After over a year of covid postponements everyone has been finally getting to toe those big start lines and do some real racing again, something I had been really excited and hopeful about but with a total shift in my life path these big races had to take the back burner for another year. One of the hardest things about being pregnant over the last few months is the pang of missing out on those big races and big adventures. Regardless, I wanted to make my own goals to keep some purpose and give me a few mini adventures along the way. Enter my lightbulb moment – 26km at 26 weeks.
I feel really lucky that my pregnancy so far has been uncomplicated and I am still able to run with good frequency and cover some decent miles. I never push the pace and never run through discomfort. I think simple things like good rest, fuelling and sensible efforts have all meant I have so far kept consistency with a similar frequency to pre-pregnancy training but less mileage and much less intensity.
Quite early on in my pregnancy I had this idea of doing ‘26 miles at 26 weeks’, something I thought would be really achievable in those earlier weeks because, hey I am an ultra runner so what’s a marathon?! However, as the weeks progressed and the little passenger got heavier and more wriggly I realised although possible, a marathon distance wouldn’t be sensible for me. No problem though, I could still do ’26 at 26 weeks’ but switch it to kilometres rather than miles – genius! Metric marathon instead!
I feel I should add here that I have been running up to 12 miles in regular training on some weeks so this step up wasn’t huge and there was no pressure to do it or even finish it if I started – the sole aim was to have a mini point A to point B adventure on some of my beautiful local coastal trails.
I left on Saturday morning from Wheal Kitty with one day left in week 26 with the goal to happily trot on to the beach at Gwithian 26 kilometres later feeling strong and full of beans, no matter how long it took. My partner Dan was on hand with my trusty sidekick Albie dog to follow me along in the car, supplying me with drinks and snacks so I didn’t carry extra weight and also to check in that I was feeling good. Without him I think the distance would have felt a little overwhelming but seeing them every 4-6 miles was the perfect pick me up.
With baby happily sat in my pelvis (basically stood up) at times it felt like he/she was running along too, judging by the boots in the hip and lower organs I was getting. A happy *ahem* reminder of why I was keeping the effort mega easy and taking zero risks on any technical ground.
The route started in possibly the most difficult way possible, going down lots of uneven steps and then back up them through St Agnes cove. Something that even a few weeks ago I could have happily bounded across but now the weight has increased enough to feel slightly more uncertain of my balance, so super slow and steady was the goal. Imagine just 4 weeks ago I was bouncing up and down the steps and racing along the RAT route! Downhills now consist of me taking tinier steps (or even just walking it) and for the steeper up hills, the trusty hands-on-knees power hike stance I normally adopt is a hands-on-hips vertical hike due to too much weight at the front.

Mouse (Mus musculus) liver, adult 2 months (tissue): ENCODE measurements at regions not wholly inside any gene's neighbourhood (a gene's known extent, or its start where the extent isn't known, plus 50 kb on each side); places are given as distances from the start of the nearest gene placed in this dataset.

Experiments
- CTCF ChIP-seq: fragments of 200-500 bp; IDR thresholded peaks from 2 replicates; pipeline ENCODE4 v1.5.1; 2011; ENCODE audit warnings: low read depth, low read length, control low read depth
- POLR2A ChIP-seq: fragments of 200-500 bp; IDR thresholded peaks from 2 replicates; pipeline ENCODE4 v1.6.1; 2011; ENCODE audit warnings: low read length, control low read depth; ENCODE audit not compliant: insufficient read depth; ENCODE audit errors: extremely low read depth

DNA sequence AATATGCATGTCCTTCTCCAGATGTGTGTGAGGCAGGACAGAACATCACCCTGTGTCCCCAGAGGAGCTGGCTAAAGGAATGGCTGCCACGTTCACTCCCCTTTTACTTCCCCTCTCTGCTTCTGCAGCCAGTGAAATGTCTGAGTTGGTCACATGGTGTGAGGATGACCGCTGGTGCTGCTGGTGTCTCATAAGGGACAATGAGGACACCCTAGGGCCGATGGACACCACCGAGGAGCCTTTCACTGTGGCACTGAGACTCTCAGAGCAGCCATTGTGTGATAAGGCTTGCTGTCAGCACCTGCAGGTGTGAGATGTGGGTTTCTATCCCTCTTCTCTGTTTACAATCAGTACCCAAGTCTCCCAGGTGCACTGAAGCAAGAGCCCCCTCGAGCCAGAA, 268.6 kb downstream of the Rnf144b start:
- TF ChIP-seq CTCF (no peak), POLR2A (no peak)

One of the biggest things I’ve learned is that every day I can feel different. One day I feel too hot, out of breath and tired but the next I feel almost normal. I’m starting to learn why having a baby can make you stronger because for a good while it makes you weaker and more appreciative of the amazing things your body can do. Constant adaptation, adjustment and trying stuff out.
I am sure for everyone there are long runs that feel like a chore. The ones where you check your watch and wish the miles away. This challenge was the opposite of any of these runs – there was no pace or time pressure and I felt truly grateful to be out on my local strip of Cornish coast with the luxury of my crew checking in on me. When I did check my watch it was to congratulate myself on how far we were running and feeling so good (also helped by plenty of Clif Shot Bloks & Rice Krispie squares).
As I ran the last 5kms to Gwithian beach I almost didn’t want it to be done. For me, running isn’t just for physical gains but it is my mental balancer. It’s the way I feel calm and connect with who I am. With so little advise out there for expecting mums who run more than a few times a week its been a steep learning curve trying to navigate what’s safe for both me and baby, what will keep me feeing happy and how this needs to change as I change. I’ve connected with a few super mums who have been on or who are currently navigating this journey which has given me the faith that just like before, listening to my body is the most important thing. I am humbled by what my body has already been able to do and I encourage other women to keep exploring what makes them happy during pregnancy. Be cautious but don’t give up who you are if it still makes you genuinely feel good and strong.